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Mark Cuban's Comments on Racism are Refreshingly Honest


In the midst of the NBA's Donald Sterling scandal, Dallas Mavericks owner Mark Cuban offered a surprisingly candid take on racism in an interview with Inc. Magazine Wednesday.

Cuban came down hard on Sterling after a recording of the Clippers owner making racist comments surfaced in the media last month. At the time, Cuban called Sterling's comments "abhorrent."

So it comes as a bit of a surprise that Cuban would speak so openly on racism while the league continues its attempt to oust Sterling from his ownership. From the Inc. interview:

"If I see a black kid in a hoodie and it’s late at night, I’m walking to the other side of the street. And if on that side of the street, there’s a guy that has tattoos all over his face--white guy, bald head, tattoos everywhere--I’m walking back to the other side of the street. ... I know that I’m not perfect. While we all have our prejudices and bigotries, we have to learn that it’s an issue that we have to control, that it’s part of my responsibility as an entrepreneur to try to solve it, not just to kick the problem down the road.”

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Taken out of context, the quote about Cuban crossing the street would seem to put him at risk of suffering the same backlash Sterling did. Watch the entire interview, however, and it becomes clear Cuban is trying to articulate the internal battle with bigotry we all face. He goes into some depth on the challenges of running companies and how he deals with prejudice.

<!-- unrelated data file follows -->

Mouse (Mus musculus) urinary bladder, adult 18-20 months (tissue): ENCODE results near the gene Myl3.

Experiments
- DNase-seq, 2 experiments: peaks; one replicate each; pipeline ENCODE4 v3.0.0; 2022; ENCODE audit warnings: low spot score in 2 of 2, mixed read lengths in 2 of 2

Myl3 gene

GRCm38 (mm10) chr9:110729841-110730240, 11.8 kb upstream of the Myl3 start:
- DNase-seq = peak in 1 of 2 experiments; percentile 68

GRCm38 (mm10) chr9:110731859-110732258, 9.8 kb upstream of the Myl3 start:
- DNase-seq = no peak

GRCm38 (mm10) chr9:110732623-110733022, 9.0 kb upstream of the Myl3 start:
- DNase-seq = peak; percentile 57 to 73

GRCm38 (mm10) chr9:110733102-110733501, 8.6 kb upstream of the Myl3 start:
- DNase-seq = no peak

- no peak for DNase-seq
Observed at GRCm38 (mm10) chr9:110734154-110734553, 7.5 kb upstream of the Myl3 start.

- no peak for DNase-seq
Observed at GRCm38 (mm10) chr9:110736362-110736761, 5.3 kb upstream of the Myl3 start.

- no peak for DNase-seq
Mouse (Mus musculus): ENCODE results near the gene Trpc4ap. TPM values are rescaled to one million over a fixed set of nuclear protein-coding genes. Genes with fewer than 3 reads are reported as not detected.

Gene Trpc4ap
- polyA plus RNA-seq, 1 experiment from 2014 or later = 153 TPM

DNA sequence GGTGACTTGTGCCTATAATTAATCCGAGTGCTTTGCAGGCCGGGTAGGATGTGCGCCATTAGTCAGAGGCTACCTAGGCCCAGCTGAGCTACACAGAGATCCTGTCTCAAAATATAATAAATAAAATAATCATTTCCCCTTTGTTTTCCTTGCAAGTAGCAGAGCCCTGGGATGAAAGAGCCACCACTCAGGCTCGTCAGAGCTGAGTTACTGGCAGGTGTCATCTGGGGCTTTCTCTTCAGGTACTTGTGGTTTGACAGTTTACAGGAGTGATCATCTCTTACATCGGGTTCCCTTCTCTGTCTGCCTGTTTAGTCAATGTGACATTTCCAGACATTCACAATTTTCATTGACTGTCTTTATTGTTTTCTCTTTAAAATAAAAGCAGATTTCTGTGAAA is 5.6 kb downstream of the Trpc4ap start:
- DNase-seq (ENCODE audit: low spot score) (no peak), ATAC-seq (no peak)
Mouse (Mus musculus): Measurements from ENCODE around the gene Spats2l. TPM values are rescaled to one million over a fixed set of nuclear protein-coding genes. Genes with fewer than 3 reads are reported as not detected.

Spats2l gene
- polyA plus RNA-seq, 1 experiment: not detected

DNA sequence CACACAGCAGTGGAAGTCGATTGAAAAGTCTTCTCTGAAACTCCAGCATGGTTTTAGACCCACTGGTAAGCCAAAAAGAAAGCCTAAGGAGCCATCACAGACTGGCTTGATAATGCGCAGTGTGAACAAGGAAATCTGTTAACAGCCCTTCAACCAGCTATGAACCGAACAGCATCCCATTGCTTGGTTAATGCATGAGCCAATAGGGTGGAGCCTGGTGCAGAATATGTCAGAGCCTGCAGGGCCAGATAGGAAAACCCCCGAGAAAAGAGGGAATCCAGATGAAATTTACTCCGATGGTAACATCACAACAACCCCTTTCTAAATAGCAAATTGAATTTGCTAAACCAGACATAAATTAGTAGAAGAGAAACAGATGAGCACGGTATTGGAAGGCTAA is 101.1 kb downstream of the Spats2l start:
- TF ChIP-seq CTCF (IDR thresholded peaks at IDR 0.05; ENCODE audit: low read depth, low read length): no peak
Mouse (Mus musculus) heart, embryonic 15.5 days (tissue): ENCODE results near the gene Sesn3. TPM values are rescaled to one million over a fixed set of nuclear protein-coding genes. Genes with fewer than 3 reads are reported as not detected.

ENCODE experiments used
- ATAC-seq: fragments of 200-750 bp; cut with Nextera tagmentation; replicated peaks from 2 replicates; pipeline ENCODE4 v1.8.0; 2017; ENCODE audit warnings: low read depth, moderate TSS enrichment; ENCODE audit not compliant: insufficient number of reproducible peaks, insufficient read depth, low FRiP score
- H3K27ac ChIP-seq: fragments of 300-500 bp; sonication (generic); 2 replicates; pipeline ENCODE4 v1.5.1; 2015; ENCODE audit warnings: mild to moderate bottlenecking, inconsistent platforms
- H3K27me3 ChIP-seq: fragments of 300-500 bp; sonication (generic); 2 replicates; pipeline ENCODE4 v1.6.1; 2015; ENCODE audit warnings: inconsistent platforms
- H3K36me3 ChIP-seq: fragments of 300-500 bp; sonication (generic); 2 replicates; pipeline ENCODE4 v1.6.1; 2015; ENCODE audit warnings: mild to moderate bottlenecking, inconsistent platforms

"In this day and age, this country has really come a long way putting any type of bigotry behind us, regardless of who it's toward," Cuban says. "We've come a long way, and with that progress comes a price. We're a lot more vigilant and we're a lot less tolerant of different views, and it's not necessarily easy for everybody to adapt or evolve."

By admitting his feelings, albeit in a slightly awkward way, Cuban is trying to start a conversation on the issues at play here. It's jarring, yes, but probably also necessary. Calling Sterling a racist, putting him out of our sights, and wiping our hands of the incident doesn't address racism on anything more than a surface level.

Of course, Cuban could have kept his mouth shut, but that's not what he likes to do. As a pup reporter, I interviewed Cuban before a Mavericks game in Boston several years ago and found him to be more agreeable to sharing his thoughts, even if they're off topic, than most NBA players are. Cuban has gone after the behemoth that is NFL and lived to tell about it, so it shouldn't be surprising he has an opinion on this.

What do you think? Were Cuban's comments a good conversation starter, or were they out of line given the current climate in his league?

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